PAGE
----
Children experience poverty as an environment that is damaging to their mental, physical, emotional and spiritual development. Therefore, expanding the definition of child poverty beyond traditional conceptualizations, such as low household income or low levels of consumption, is particularly important. And yet, child poverty is rarely differentiated from poverty in general and its special dimensions are seldom recognized.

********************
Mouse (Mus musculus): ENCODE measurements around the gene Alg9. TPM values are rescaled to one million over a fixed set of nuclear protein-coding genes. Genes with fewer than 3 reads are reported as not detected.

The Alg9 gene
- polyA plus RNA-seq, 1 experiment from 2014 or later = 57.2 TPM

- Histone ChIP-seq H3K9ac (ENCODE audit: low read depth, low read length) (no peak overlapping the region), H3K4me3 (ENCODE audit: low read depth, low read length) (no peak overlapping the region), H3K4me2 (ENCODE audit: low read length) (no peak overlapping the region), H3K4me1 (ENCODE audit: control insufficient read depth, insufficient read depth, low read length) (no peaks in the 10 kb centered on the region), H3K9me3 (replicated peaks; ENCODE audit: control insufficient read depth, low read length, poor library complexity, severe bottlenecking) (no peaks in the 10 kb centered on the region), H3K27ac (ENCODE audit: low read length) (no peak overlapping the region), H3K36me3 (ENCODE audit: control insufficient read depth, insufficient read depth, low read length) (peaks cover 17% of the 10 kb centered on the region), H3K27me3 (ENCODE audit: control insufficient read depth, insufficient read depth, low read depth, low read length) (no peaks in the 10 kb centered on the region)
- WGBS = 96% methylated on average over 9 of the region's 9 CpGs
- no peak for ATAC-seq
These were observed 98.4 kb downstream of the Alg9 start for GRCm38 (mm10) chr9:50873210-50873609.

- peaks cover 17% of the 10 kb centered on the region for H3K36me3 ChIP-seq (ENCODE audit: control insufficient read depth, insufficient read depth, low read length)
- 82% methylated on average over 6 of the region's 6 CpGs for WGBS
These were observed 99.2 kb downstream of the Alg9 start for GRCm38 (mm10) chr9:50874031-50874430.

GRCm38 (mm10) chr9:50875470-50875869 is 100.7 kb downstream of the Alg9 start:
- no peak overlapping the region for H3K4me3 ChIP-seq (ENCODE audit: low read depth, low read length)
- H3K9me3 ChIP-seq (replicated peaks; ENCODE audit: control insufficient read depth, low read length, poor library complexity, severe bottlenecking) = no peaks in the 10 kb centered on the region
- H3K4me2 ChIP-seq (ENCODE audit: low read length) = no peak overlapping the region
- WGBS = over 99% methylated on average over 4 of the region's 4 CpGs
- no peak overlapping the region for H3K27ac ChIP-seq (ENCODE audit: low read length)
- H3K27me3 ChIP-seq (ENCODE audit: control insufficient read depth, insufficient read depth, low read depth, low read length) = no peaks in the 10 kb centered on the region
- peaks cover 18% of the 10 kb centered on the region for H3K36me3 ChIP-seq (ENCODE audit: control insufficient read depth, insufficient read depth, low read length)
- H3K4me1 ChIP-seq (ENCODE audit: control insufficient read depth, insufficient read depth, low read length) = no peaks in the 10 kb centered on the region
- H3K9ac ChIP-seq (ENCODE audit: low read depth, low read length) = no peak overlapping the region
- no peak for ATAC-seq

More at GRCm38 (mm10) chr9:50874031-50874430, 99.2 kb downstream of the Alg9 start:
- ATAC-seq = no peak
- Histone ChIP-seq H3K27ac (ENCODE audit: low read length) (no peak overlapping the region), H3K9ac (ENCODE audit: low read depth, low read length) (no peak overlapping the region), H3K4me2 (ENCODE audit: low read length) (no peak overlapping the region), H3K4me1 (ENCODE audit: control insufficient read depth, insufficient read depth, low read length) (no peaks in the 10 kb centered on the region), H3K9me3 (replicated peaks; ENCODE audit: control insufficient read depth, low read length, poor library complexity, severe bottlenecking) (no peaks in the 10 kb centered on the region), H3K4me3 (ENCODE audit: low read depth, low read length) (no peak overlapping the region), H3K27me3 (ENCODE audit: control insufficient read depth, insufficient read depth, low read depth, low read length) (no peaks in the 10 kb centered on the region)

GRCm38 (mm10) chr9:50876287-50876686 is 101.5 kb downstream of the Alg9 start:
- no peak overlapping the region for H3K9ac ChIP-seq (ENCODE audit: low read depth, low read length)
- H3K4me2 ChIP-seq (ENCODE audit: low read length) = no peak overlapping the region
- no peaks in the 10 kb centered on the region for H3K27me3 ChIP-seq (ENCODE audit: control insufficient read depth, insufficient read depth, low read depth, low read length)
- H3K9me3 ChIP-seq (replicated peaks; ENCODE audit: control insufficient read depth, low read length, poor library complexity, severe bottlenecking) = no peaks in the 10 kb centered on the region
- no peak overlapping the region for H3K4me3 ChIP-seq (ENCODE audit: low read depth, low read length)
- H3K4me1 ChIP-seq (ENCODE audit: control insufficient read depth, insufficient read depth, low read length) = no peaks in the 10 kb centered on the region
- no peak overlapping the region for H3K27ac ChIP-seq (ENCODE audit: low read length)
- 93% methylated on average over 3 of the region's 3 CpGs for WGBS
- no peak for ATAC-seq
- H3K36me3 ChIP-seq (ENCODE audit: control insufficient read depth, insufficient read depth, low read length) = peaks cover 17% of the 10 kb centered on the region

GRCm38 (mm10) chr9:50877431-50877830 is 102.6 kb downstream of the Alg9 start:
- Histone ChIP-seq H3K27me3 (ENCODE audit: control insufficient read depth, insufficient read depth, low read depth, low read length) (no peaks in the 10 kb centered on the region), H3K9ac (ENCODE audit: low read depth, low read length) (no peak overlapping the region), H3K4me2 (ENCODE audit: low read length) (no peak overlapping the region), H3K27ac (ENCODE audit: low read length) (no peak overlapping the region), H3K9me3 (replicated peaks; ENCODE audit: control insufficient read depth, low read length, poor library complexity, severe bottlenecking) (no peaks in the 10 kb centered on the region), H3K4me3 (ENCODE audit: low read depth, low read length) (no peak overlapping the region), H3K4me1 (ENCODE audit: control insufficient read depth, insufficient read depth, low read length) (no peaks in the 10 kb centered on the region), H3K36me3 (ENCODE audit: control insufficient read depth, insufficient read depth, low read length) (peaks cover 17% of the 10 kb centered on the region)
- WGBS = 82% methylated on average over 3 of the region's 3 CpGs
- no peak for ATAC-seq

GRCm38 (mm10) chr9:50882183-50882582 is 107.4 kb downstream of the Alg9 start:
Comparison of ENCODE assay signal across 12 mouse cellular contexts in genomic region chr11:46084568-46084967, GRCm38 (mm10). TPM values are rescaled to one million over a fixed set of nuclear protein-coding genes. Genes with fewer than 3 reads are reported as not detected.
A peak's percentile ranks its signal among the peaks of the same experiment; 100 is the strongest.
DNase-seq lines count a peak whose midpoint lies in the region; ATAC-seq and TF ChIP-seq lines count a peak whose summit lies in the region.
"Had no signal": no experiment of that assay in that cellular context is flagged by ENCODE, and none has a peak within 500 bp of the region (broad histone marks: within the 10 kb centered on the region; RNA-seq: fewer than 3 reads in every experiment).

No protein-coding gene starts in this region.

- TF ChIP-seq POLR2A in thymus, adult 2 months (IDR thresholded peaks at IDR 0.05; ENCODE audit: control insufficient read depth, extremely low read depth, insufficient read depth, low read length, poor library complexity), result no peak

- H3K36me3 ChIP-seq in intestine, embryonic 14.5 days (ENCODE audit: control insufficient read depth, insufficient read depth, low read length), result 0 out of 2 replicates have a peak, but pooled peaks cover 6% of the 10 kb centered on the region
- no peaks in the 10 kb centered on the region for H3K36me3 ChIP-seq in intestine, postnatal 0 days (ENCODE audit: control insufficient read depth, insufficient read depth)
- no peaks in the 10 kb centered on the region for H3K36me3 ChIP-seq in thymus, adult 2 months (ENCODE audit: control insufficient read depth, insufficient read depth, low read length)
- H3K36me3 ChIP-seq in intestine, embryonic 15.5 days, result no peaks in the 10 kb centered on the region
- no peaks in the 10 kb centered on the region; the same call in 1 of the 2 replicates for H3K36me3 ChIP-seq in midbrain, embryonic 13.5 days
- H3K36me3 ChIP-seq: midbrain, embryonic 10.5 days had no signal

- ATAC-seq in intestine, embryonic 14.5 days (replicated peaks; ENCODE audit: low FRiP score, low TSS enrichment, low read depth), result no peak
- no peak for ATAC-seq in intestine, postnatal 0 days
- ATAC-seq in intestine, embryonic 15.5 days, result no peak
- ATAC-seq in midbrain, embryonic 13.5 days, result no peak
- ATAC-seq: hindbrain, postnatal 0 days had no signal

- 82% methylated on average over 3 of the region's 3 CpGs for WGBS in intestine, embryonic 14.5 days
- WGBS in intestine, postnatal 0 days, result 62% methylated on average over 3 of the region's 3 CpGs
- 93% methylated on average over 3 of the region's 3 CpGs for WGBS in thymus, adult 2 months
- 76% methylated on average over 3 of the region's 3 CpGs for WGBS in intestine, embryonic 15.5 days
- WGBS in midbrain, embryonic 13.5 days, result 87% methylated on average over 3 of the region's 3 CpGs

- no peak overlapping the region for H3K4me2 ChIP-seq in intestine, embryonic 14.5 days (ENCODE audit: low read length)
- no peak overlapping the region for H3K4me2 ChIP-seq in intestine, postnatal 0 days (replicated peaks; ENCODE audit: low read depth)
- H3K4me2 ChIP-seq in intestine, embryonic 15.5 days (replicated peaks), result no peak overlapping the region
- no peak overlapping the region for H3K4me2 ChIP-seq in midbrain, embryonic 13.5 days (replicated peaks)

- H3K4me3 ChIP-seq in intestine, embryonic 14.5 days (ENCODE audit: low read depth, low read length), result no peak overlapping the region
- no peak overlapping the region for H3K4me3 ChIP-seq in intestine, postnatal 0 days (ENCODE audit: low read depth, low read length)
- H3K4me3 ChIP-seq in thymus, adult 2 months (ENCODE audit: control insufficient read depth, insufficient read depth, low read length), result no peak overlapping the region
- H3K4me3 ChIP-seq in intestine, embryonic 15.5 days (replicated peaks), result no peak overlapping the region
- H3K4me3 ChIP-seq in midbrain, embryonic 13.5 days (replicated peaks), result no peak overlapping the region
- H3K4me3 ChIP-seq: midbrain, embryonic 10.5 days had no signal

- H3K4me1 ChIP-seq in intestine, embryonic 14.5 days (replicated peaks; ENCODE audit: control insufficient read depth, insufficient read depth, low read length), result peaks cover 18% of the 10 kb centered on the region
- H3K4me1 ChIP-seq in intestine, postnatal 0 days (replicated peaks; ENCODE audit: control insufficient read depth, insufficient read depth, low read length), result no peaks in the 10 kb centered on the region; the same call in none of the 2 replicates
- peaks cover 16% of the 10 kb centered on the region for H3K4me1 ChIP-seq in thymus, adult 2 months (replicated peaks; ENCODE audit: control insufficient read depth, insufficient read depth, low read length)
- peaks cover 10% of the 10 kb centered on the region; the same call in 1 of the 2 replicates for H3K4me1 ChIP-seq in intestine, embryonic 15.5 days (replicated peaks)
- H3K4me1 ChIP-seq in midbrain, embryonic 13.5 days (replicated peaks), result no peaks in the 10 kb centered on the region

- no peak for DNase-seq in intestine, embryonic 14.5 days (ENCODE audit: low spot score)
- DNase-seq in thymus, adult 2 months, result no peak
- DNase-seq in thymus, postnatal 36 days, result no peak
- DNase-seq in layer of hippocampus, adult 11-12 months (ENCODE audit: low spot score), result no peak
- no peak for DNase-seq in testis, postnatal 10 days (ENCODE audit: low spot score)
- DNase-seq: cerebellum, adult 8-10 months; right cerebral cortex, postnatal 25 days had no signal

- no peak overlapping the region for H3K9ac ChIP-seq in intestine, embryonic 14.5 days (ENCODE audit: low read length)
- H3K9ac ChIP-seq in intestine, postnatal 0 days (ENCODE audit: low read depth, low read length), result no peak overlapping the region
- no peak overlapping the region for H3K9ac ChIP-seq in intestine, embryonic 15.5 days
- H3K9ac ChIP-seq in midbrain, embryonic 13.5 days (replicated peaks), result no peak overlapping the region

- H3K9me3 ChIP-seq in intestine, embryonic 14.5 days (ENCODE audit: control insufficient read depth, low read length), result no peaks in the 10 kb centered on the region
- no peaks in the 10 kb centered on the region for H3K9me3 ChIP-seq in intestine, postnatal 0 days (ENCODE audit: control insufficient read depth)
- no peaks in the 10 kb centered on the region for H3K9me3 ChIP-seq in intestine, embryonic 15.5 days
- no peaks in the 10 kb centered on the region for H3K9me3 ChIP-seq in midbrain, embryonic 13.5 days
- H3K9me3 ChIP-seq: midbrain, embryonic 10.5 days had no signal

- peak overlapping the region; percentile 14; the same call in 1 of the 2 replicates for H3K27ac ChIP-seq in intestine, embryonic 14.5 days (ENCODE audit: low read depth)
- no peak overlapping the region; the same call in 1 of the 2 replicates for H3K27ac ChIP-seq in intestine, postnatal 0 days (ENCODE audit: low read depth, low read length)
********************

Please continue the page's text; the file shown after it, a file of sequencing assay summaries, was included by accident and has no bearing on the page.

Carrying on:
Children experience poverty with their hands, minds and hearts. Material poverty – for example, starting the day without a nutritious meal or engaging in hazardous labour – hinders emotional capacity as well as bodily growth. Living in an environment that provides little stimulation or emotional support to children, on the other hand, can remove many of the positive effects of growing up in a materially rich household. By discriminating against their participation in society and inhibiting their potential, poverty is a measure not only of children’s suffering but also of their disempowerment.